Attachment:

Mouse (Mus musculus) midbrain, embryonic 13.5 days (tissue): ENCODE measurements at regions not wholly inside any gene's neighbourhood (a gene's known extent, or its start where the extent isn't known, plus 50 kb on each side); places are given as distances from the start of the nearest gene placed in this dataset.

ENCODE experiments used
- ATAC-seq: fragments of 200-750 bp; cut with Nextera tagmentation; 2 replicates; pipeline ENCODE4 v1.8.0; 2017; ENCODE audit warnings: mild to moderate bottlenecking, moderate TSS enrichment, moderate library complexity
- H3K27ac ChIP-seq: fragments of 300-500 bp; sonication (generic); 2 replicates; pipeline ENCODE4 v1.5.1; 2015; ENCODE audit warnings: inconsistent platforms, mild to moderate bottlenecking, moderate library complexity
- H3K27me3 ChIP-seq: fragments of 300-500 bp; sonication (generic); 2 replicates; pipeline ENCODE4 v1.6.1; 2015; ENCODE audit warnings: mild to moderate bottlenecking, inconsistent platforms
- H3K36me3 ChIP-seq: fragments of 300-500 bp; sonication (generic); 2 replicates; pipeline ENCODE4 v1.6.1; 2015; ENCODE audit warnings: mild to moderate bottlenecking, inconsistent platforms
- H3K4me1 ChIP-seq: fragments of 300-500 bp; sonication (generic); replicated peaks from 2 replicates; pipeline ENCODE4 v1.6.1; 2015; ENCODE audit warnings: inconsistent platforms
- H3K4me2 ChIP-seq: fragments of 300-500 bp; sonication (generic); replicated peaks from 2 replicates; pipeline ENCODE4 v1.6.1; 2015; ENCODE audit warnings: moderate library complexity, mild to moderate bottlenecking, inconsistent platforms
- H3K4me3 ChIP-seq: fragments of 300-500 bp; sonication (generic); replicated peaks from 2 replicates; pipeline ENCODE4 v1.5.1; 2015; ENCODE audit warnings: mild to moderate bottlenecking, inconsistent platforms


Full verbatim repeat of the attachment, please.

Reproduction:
Mouse (Mus musculus) midbrain, embryonic 13.5 days (tissue): ENCODE measurements at regions not wholly inside any gene's neighbourhood (a gene's known extent, or its start where the extent isn't known, plus 50 kb on each side); places are given as distances from the start of the nearest gene placed in this dataset.

ENCODE experiments used
- ATAC-seq: fragments of 200-750 bp; cut with Nextera tagmentation; 2 replicates; pipeline ENCODE4 v1.8.0; 2017; ENCODE audit warnings: mild to moderate bottlenecking, moderate TSS enrichment, moderate library complexity
- H3K27ac ChIP-seq: fragments of 300-500 bp; sonication (generic); 2 replicates; pipeline ENCODE4 v1.5.1; 2015; ENCODE audit warnings: inconsistent platforms, mild to moderate bottlenecking, moderate library complexity
- H3K27me3 ChIP-seq: fragments of 300-500 bp; sonication (generic); 2 replicates; pipeline ENCODE4 v1.6.1; 2015; ENCODE audit warnings: mild to moderate bottlenecking, inconsistent platforms
- H3K36me3 ChIP-seq: fragments of 300-500 bp; sonication (generic); 2 replicates; pipeline ENCODE4 v1.6.1; 2015; ENCODE audit warnings: mild to moderate bottlenecking, inconsistent platforms
- H3K4me1 ChIP-seq: fragments of 300-500 bp; sonication (generic); replicated peaks from 2 replicates; pipeline ENCODE4 v1.6.1; 2015; ENCODE audit warnings: inconsistent platforms
- H3K4me2 ChIP-seq: fragments of 300-500 bp; sonication (generic); replicated peaks from 2 replicates; pipeline ENCODE4 v1.6.1; 2015; ENCODE audit warnings: moderate library complexity, mild to moderate bottlenecking, inconsistent platforms
- H3K4me3 ChIP-seq: fragments of 300-500 bp; sonication (generic); replicated peaks from 2 replicates; pipeline ENCODE4 v1.5.1; 2015; ENCODE audit warnings: mild to moderate bottlenecking, inconsistent platforms